New Scientist Tech, Jan. 25, 2010

The “spaser,” the latest by-product of a buzzing field known as nanoplasmonics, based on plasmons, may lead to building a super-fast computer that computes with light.

Plasmons, which are ultra-high-frerquency electron waves on a metallic surface, overcome the speed limits of the wires that interconnect transistors in chips, allowing for converting electronic signals into photonic ones and back again with speed and efficiency.
Read Original Article>>

Obama’s domestic spending freeze announcement …

Filed under: Business, Politics — Tags: , , , , , — David Kirkpatrick @ 2:25 pm

… is getting a ton of play around the blogosphere today. There’s plenty of cries of capitulation from the right, there’s opining the move is a knee-jerk reaction to Brown winning in Massachusetts, and the Obama-leery left is fairly predictably apoplectic.

You can find a pretty good roundup of opinion on the announcement here at the Daily Dish.

Of all the various takes out there, this from Bruce Bartlett seems to strike closest to my thoughts:

More recently, economist Paul Krugman warned that the Fed’s talk of an early “exit strategy” from easy money sounds suspiciously like that which led it to tighten prematurely in 1936. He believes that the good economic news of recent months does not yet constitute proof that a sustainable recovery is underway and that the danger of a relapse this year is strong as stimulus spending wanes.

Nevertheless, the pressure to at least begin the process of normalization is overwhelming. The Fed has talked openly about new procedures to soak up the bank reserves it has created even as those reserves remain largely idle and unlent. And even Democrats and organizations affiliated with them are urging Obama to get the budget on a sustainable path as soon as possible. John Podesta and Michael Ettlinger of the liberal Center for American Progress recently argued that the primary budget (spending less interest on the debt) should be balanced as soon as 2014, with full balance by 2020.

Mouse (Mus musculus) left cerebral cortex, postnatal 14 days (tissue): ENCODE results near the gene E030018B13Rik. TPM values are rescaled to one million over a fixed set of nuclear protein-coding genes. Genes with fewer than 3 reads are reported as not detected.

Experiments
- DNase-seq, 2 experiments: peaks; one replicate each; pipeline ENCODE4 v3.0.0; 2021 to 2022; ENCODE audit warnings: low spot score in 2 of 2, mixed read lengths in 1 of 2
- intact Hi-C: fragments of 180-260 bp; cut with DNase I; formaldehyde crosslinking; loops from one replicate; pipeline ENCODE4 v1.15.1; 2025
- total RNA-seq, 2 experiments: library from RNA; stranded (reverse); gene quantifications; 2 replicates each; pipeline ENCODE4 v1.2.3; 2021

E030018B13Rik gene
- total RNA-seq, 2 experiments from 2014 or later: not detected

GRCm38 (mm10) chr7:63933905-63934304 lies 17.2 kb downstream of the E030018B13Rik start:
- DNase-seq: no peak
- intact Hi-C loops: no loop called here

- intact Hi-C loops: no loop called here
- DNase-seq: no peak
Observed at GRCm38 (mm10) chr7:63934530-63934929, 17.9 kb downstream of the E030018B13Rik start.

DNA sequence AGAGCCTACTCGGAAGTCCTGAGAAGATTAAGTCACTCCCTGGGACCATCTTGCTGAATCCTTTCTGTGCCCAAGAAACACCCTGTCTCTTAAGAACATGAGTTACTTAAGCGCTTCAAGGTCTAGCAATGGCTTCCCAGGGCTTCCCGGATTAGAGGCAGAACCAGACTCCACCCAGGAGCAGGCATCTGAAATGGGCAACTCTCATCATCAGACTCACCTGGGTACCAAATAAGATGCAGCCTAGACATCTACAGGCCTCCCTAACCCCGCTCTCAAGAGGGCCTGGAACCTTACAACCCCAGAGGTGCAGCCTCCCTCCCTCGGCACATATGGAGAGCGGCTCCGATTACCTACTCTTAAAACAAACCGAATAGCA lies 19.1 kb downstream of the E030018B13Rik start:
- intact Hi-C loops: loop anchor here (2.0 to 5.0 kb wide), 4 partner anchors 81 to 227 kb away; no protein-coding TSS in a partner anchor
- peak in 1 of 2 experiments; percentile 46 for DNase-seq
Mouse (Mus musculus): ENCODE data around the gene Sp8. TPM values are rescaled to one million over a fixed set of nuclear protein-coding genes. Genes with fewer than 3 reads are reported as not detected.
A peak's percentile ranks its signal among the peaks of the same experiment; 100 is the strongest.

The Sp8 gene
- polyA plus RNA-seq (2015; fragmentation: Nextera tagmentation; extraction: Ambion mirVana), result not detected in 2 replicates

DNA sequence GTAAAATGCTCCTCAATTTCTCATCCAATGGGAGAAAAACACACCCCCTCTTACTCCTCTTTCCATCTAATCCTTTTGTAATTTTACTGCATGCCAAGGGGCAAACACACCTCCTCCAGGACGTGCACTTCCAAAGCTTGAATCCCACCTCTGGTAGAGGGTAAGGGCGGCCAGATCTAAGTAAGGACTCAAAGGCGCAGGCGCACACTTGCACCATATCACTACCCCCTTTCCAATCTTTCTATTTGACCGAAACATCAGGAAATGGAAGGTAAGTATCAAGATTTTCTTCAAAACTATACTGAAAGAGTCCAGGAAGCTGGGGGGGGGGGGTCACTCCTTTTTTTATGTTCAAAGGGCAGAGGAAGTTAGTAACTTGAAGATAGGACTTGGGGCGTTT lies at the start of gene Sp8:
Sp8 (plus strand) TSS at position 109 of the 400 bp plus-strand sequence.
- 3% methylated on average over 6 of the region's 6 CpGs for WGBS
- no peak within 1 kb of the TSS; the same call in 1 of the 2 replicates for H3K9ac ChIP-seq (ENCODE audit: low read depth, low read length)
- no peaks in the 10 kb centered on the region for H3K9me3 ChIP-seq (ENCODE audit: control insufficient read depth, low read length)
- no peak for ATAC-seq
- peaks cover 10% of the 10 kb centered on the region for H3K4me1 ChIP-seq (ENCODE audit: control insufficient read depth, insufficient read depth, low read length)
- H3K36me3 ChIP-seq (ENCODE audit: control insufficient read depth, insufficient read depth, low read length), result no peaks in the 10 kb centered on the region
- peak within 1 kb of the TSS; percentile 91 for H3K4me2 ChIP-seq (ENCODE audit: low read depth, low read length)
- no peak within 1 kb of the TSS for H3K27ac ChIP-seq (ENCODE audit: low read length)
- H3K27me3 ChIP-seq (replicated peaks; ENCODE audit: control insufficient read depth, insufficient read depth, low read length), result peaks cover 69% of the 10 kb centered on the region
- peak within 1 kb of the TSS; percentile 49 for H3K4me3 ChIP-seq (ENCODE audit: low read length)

I’m not terribly worried that Congress will reduce the deficit too quickly; too much of the budget is on automatic pilot or effectively off-limits. Entitlement programs like Medicare will continue to grow for years to come and there is no way that defense spending can be reined in as long as we continue to fight two wars in Iraq and Afghanistan, not to mention the likelihood of new domestic security spending in the wake of an aborted terrorist attack on Christmas day. And it’s far more likely that Congress will appropriate new stimulus measures than cut back on those already enacted.

Small business tax credit still in play

Filed under: Business, Politics — Tags: , , , , , — David Kirkpatrick @ 2:09 pm

It may have died in Congress, but a tax credit for small businesses creating jobs is a good idea. There are pros and cons, but overall Main Street needs this. Companies need a little more financial flexibility, especially if they legitimately need to add employees, and people out there just need more jobs.

From the link:

President Barack Obama’s push to create jobs includes a new tax credit for small businesses that add employees, an idea that fell flat in Congress last year and continues to have skeptics this year.

The idea has appeal as the nation struggles with an unemployment rate topping 10 percent. But House Democrats left out Obama’s proposal when they passed a jobs bill in December because they didn’t know how to target the credit effectively. The Obama administration still hasn’t provided details on how the tax credit would work, and some tax experts question whether it would.

SETI eying upgrade

Via KurzweilAI.net — If you’re not familiar with the SETI (Search for Extraterrestrial Life) program, it’s an effort to do just what its name implies. A major part of the effort is the SETI@home screensaver that uses home computer CPU downtime to crunch numbers from Earth-bound radio telescopes in a distributed computing project. I ran SETI@home on a box several generations ago (computer-wise on my end) and found the data analysis weirdly fascinating to watch.

Putting a radio observatory on the far side of the moon would provide a lot more benefits than seeking alien life forms, but that would be a pretty cool byproduct.

SETI founder Dr Frank Drake outlines ambitious plans
Wired Science, Jan. 25, 2010

A radio observatory on the far side of the moon to eliminate Earth-based radio interference and gravitational microlensing to view alien planets are among the projects for detecting extraterrestrial intelligence proposed bySETI pioneer Dr. Frank Drake.
Read Original Article>>

Predictive analytics can help beat a tight economy

Filed under: Business — Tags: , , , , — David Kirkpatrick @ 1:16 pm